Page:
Puerto Vallarta Weather Report
Welcome to Puerto Vallarta's liveliest website!
Contact UsSearch
Why Vallarta?Vallarta WeddingsRestaurantsWeatherPhoto GalleriesToday's EventsMaps
Sign up NOW!

Free Newsletter!

Puerto Vallarta News NetworkNews Around the Republic of Mexico 

Mexico to Use Satellite Imagery to Monitor 'La Bestia'

go to original
August 27, 2014

Mexico is turning to satellite imagery to monitor railway lines and crack down on illegal immigrants heading towards the US. The new technology will relay real-time data on migrants climbing onto the trains.

Mexico has said they will use satellite imagery to monitor key railway lines running toward the US border to ensure the safety of the tracks and to help stem the flow of illegal immigrants heading north for the United States.

A top interior ministry official said that a dozen satellite-monitored vehicles are to be deployed ahead of cargo trains near Mexico's southern border with Guatemala - the trains that Central American migrants often jump on as they journey north.

The vehicles will monitor the tracks, relaying real-time data on damage as well as on migrants seeking to climb on the trains.

The new technology aims to "prevent migrants from putting at risk the safety of the trains which are for cargo, not passengers," Humberto Mayans, the interior ministry's southern border coordinator, told reporters.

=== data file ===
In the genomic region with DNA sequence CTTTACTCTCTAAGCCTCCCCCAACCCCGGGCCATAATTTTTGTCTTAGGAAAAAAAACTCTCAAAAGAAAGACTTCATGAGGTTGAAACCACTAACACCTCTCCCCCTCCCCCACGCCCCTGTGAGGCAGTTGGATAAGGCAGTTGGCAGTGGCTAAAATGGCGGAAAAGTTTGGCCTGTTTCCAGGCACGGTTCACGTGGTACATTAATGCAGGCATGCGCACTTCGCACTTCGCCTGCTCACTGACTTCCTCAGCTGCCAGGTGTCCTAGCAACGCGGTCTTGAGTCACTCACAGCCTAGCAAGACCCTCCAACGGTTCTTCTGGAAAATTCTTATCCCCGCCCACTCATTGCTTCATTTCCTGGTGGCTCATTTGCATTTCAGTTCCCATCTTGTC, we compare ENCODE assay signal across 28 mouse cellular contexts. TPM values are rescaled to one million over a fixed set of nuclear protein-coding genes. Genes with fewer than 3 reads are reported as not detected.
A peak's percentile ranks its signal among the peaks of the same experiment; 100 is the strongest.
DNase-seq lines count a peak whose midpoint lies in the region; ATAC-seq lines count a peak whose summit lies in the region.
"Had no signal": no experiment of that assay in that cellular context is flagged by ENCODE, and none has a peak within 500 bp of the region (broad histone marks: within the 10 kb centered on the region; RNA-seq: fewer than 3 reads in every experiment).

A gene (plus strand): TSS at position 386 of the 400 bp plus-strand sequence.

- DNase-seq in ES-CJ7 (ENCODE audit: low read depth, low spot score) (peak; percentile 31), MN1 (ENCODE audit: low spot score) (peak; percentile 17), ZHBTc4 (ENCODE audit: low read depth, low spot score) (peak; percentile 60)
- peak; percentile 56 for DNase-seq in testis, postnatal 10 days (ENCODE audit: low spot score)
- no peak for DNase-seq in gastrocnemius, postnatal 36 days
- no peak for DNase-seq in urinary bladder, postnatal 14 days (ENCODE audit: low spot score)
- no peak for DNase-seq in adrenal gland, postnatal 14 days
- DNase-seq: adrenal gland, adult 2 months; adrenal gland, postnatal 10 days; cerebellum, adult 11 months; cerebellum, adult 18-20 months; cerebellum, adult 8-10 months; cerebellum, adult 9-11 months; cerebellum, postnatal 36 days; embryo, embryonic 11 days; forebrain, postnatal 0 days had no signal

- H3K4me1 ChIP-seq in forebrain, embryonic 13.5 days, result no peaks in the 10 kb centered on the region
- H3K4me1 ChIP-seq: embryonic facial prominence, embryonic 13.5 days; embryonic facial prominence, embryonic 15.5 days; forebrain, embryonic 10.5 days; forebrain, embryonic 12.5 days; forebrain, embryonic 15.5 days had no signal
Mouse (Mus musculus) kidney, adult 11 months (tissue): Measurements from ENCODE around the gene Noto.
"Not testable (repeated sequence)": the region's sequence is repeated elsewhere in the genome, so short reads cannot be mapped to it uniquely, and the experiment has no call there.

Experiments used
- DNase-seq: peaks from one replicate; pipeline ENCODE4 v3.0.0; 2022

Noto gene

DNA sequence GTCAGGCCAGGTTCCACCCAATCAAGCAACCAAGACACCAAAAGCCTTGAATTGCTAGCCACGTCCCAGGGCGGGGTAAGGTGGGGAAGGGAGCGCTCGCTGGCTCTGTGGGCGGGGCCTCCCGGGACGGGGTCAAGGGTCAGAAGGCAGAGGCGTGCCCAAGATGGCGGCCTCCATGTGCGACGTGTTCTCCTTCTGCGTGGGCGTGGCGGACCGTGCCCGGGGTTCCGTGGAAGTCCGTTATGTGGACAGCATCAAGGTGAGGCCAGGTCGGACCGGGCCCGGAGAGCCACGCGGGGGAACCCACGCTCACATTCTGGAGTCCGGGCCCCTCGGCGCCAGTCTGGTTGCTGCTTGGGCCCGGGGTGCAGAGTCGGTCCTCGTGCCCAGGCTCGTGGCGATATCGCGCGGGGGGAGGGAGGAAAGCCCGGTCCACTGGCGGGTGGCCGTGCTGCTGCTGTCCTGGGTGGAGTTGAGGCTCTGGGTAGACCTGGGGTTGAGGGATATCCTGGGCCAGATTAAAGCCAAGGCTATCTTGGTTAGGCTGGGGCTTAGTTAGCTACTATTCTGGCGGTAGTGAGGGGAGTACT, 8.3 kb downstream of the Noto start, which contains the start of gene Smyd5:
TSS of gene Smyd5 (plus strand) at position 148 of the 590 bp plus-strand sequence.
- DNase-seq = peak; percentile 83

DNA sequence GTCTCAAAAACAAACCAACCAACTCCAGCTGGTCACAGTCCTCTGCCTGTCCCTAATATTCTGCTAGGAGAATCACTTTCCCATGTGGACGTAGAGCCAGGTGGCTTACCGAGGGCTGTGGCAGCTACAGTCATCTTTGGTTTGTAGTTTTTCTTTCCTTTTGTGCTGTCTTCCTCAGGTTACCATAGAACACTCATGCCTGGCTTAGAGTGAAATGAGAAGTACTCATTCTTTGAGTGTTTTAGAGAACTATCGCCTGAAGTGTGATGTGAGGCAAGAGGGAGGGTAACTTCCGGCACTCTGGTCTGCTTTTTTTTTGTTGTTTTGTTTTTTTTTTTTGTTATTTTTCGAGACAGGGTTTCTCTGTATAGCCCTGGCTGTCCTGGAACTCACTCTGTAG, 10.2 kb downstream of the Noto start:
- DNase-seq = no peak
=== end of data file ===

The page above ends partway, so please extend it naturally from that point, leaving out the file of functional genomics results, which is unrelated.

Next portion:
The government said that, in order to ferry cargo faster and deter would-be migrants, more money would be spent on maintaining tracks that have been neglected for years in six southern states. The aim is to avoid derailments and help to speed up the notoriously slow trains.

Following a surge of migrants earlier this year, the number of Central American migrants crossing illegally into the United States has fallen over the past couple months.

The fall is attributed to a combination of factors, including tighter border policing and raids on the famously dangerous "La Bestia," or the beast, cargo trains.

Horror tales told by deportees who had to contend with drug gangs on the way north, a US funded advertising blitz on the dangers of the journey, as well as the high-profile arrests of several human smugglers, or coyotes, have also served as deterrents.

In July, President Enrique Pena Nieto said he would take steps to make Mexico's porous southern border with Guatemala more secure, including improved border crossing facilities and better regional cooperation.

Original Story